Connick Bell Knifed by John Strader in Fourth District
A tragedy occurred at Campbell’s store in the Fourth district of Anderson county Sunday resulting in the death by stabbing of Connick Bell, aged 20 years, son of R. A. Bell at the hands of James Strader, son of Erb Strader.
The wounded man was rushed to Lincoln hospital by his brother-in-law Dr. M. G. Harrell of Knox county, where he died 12:30 o’clock Monday morning. The remains were buried in the New Gray cemetery at Knoxville Tuesday.
Strader came to Clinton Monday and surrendered to Sheriff Smith. He was allowed bond by Esq. John F. Miller in the sum of $2500 to appear Wednesday morning for preliminary hearing. Tuesday afternoon R. A. Bell swore out a warrant before Esq. Rutherford for Strader and the accused was again arrested and sent to jail without bail till the hearing next morning. Mr. Campbell was out and under $2500 bond for his connection with the tragedy. He is proprietor of the store where the killing occurred and also a brother-in-law of Strader. Sheriff Smith and Deputy Swanner making the arrests.
Wednesday morning at 11 o’clock a large crowd assembled for the preliminary before Justices Rutherford and Miller. The state was not ready for trial and a recess was taken till one o’clock, when it was agreed to postpone the trial till Friday morning at nine o’clock.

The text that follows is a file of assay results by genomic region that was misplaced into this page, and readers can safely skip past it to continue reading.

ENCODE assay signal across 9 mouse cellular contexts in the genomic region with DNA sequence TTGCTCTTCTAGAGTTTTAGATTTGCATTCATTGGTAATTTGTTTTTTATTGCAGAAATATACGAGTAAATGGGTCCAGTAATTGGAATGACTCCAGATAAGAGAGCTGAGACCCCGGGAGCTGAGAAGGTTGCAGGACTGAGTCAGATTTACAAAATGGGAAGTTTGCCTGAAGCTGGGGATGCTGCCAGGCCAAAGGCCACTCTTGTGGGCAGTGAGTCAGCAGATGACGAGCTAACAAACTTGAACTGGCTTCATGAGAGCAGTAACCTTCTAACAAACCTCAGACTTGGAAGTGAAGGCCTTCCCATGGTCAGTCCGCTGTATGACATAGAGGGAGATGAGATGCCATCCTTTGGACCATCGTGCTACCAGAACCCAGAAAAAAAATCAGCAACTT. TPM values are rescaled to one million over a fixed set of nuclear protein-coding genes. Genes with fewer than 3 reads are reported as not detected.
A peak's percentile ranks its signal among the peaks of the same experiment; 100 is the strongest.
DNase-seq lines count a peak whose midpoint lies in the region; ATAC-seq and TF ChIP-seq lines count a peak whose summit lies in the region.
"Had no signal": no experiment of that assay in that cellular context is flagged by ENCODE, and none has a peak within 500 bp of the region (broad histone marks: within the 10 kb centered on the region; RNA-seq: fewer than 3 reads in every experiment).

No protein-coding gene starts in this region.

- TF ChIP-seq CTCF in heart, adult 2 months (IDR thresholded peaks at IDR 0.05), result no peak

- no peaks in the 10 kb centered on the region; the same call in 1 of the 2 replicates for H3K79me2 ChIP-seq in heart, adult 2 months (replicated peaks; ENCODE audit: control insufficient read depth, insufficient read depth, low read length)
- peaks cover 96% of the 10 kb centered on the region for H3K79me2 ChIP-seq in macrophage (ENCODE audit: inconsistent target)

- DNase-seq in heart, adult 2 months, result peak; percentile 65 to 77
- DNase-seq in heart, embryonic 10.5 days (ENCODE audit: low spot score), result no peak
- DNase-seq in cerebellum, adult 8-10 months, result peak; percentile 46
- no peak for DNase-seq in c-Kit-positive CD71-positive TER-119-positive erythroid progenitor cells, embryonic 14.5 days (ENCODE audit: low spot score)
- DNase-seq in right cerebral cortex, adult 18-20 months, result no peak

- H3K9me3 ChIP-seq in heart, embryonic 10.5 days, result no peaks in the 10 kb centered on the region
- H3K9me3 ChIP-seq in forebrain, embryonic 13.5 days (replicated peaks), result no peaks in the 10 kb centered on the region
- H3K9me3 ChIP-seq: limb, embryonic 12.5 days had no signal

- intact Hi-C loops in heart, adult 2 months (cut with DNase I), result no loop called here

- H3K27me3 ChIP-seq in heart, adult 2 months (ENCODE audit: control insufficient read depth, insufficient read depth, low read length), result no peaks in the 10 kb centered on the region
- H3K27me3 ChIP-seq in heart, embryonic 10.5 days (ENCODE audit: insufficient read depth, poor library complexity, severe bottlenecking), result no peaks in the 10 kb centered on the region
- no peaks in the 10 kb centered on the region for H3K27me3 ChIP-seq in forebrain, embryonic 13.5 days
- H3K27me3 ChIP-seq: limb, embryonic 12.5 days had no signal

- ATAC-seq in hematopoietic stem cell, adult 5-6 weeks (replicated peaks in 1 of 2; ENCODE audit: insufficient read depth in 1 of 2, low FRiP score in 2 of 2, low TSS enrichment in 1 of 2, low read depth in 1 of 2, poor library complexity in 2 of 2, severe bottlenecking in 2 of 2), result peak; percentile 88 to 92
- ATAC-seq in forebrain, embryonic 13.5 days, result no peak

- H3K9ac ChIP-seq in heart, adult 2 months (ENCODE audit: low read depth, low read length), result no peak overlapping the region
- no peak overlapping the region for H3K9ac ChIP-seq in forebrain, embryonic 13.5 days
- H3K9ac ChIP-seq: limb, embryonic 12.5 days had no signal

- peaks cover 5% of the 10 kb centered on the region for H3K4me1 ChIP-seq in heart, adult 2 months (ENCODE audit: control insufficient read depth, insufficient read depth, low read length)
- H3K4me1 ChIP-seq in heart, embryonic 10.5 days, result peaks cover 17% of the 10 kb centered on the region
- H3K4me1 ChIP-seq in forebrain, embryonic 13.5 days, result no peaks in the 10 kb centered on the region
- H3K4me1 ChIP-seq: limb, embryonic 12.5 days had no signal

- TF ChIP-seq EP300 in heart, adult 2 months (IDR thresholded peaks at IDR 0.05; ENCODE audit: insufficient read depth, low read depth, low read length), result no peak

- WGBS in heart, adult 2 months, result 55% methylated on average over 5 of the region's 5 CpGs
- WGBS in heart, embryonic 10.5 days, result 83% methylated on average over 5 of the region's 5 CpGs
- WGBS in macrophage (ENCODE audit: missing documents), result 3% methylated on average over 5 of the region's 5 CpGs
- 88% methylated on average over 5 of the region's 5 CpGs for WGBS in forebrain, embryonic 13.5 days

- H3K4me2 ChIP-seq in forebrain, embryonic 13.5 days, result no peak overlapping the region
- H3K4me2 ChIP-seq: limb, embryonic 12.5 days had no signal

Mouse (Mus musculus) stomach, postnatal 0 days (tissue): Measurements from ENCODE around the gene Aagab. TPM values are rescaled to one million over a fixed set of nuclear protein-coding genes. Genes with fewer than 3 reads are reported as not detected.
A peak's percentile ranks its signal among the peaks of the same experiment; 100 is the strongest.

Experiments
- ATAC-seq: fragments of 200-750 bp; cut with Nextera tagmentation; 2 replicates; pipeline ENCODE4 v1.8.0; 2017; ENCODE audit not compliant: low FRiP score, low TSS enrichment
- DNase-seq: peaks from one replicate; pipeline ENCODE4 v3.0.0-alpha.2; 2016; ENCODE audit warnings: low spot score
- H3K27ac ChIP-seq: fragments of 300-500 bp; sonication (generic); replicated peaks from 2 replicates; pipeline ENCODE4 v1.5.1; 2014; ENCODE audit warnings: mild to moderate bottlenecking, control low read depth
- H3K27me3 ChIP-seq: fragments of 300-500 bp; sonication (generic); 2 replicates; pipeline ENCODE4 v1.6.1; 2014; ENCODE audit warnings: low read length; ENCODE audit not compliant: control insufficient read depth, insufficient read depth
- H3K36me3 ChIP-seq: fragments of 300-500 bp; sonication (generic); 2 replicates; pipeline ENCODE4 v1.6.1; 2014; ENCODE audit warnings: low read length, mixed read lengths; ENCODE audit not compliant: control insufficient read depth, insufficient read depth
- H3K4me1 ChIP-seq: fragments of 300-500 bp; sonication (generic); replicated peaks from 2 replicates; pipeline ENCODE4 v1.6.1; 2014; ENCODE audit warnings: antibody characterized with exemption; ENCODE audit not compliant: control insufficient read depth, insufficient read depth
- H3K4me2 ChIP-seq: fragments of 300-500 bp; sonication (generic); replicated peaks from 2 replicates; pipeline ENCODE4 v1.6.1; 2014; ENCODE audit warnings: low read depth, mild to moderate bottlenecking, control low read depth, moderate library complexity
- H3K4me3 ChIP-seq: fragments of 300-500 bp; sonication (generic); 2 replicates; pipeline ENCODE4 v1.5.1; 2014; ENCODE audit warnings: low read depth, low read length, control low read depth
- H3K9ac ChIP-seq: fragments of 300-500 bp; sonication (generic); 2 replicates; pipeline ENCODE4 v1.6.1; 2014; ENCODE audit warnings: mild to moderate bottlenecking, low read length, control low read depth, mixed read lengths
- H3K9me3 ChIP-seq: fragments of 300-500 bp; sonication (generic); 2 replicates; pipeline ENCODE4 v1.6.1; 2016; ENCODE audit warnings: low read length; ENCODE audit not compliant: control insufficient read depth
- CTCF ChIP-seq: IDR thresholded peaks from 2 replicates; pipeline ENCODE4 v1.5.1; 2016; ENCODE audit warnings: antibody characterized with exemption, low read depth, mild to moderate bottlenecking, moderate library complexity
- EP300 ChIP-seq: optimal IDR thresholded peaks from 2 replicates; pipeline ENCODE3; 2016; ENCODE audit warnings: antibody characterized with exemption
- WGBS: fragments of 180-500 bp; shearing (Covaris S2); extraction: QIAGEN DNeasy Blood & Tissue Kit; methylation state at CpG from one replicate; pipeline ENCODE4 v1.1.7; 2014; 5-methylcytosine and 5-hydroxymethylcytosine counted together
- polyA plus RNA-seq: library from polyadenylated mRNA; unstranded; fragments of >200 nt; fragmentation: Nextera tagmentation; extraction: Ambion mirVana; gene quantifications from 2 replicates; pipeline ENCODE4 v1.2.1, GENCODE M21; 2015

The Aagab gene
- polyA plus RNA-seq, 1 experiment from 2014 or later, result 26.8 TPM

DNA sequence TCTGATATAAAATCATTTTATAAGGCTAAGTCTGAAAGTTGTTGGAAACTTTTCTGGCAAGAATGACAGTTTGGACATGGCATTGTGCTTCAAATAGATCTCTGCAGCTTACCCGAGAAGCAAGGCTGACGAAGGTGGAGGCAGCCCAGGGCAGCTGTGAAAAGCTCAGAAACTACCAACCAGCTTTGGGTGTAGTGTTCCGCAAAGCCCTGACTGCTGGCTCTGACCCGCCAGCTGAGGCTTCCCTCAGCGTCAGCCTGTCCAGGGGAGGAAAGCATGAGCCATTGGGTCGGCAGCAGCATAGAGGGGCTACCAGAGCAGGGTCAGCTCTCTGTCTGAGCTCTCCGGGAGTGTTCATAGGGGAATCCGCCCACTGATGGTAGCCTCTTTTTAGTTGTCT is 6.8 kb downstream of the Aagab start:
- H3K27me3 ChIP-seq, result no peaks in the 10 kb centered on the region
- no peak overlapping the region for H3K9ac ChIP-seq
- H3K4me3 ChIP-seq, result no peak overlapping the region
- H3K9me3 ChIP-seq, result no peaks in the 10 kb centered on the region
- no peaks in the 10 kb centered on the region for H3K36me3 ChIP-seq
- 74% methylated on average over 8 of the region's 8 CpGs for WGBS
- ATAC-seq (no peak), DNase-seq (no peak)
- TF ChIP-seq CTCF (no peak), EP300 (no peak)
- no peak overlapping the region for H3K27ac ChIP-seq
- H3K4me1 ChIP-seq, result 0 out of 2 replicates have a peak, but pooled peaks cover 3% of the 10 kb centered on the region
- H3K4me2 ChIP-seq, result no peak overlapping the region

The real facts of the tragedy will be brought out at the preliminary trial. There are various stories related as to how it was caused. One version in brief is as follows:
Bell was en route for an afternoon visit beyond Bull Run and had stopped his buggy in front of Campbell’s store to buy tobacco. While in the store Strader got in the buggy and drove down the road. Bell called him to come back and a quarrel ensued. Bell passed to the rear of the store to get a drink of water from a spring in the yard. It is claimed Strader met Bell in the rear room on returning and the encounter took place. Bell was found lying on the floor terribly gashed. His heart was exposed and food fell from his stomach. It required near eighty stitches to close the wound.
The deceased is survived by his father, three brothers and five sisters to mourn his untimely death. He was well known to the young people of Clinton, having spent last Fourth of July here where he participated in two ball games.
The preliminary hearing was conducted at the court house Friday morning and afternoon before Esqs. Rutherford and Miller.
The case is prosecuted by Reuben Cates of Knoxville and James H. Underwood of Clinton. For the defense are Col. C. J. Sawyer, Jas. B. Burnett and Judge Jas. H. Wallace, all of the local bar.
Several witnesses were examined during the morning, which was followed by argument of counsel. In the afternoon Burnett and Cates made the closing speeches.
Strader was bound to circuit court in $7,500.
Anderson County News, August 17, 1912
[Transcribed with no corrections to spelling, grammar or punctuation from a scan of the microfilmed original at the Clinton Public Library.]